Path-dependent and path-breaking change: Reconfiguring business resources following acquisitions in the U.S. medical sector, 1978-1995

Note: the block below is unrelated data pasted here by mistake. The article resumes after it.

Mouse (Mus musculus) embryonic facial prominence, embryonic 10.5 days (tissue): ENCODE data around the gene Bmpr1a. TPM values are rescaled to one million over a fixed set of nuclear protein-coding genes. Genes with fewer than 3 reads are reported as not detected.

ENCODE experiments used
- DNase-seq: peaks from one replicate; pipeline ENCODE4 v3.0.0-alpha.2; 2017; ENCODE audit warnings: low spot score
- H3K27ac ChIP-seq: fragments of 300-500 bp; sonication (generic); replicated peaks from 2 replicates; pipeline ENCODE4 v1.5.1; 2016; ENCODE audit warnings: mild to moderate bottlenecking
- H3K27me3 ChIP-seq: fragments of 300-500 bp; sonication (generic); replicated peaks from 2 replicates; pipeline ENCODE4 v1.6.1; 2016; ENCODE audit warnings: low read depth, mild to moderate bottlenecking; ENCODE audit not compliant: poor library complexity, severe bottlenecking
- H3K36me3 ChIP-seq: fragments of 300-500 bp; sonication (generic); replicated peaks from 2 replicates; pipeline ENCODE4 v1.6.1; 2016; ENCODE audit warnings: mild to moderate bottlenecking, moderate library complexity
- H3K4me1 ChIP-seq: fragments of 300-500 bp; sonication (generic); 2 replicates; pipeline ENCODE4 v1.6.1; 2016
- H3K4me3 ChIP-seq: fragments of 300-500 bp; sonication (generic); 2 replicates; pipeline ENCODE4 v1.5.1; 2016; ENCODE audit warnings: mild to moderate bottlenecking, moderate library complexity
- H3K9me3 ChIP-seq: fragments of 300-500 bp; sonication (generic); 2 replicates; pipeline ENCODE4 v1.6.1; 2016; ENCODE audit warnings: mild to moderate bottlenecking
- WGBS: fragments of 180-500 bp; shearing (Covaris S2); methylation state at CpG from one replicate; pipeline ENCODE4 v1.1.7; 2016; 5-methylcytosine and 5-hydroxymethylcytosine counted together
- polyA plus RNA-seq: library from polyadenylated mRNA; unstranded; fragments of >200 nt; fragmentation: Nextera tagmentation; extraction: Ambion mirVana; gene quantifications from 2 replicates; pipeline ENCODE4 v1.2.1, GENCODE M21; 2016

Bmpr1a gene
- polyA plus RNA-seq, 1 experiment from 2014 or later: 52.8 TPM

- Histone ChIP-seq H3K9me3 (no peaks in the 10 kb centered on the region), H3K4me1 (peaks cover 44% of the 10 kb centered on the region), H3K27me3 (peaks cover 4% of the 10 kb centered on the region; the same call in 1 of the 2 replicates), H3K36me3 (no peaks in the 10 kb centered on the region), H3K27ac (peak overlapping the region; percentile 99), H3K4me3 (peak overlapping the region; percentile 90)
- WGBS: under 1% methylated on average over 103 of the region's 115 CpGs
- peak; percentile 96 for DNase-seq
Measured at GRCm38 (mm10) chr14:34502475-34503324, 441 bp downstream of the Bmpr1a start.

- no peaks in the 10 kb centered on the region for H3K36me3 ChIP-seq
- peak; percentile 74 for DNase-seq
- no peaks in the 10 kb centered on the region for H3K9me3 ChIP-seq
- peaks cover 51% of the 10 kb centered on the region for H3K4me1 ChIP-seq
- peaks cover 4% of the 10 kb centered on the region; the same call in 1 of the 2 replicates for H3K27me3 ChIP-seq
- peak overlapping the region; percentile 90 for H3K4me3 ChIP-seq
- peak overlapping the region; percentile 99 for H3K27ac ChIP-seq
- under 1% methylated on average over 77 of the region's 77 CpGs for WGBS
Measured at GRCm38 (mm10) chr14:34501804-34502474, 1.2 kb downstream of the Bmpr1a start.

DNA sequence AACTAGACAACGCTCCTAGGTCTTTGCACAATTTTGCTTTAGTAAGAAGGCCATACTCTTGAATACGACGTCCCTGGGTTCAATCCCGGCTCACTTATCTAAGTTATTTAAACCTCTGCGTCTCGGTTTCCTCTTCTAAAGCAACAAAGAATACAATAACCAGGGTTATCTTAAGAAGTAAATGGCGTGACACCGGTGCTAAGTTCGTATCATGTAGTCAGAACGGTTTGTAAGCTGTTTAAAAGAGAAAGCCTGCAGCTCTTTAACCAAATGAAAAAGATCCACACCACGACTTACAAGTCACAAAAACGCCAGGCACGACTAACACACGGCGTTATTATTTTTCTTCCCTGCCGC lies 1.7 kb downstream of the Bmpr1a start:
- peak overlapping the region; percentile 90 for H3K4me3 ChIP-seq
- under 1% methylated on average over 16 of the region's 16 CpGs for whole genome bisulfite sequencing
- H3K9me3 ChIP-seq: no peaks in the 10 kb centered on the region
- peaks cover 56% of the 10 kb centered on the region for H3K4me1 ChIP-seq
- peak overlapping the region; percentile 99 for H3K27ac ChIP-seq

This paper studies how firms use acquisitions to achieve long-term business reconfiguration. We base the study in a routine-based perspective on business dynamics. We develop and test hypotheses concerning the relative extent of change by acquiring and non-acquiring businesses, focusing on product line addition, retention, and deletion as forms of changing resources. We develop and test hypotheses that compare and contrast resource-deepening and resource extension arguments. We test the hypotheses with data from more than 3000 firms that offered more than 200 product lines in the U.S. medical sector between 1978 and 1995. We find that acquisitions play a major role in business reconfiguration, offering opportunities for firms to both build on existing resources and obtain substantially different resources. Copyright © 2000 John Wiley & Sons, Ltd.
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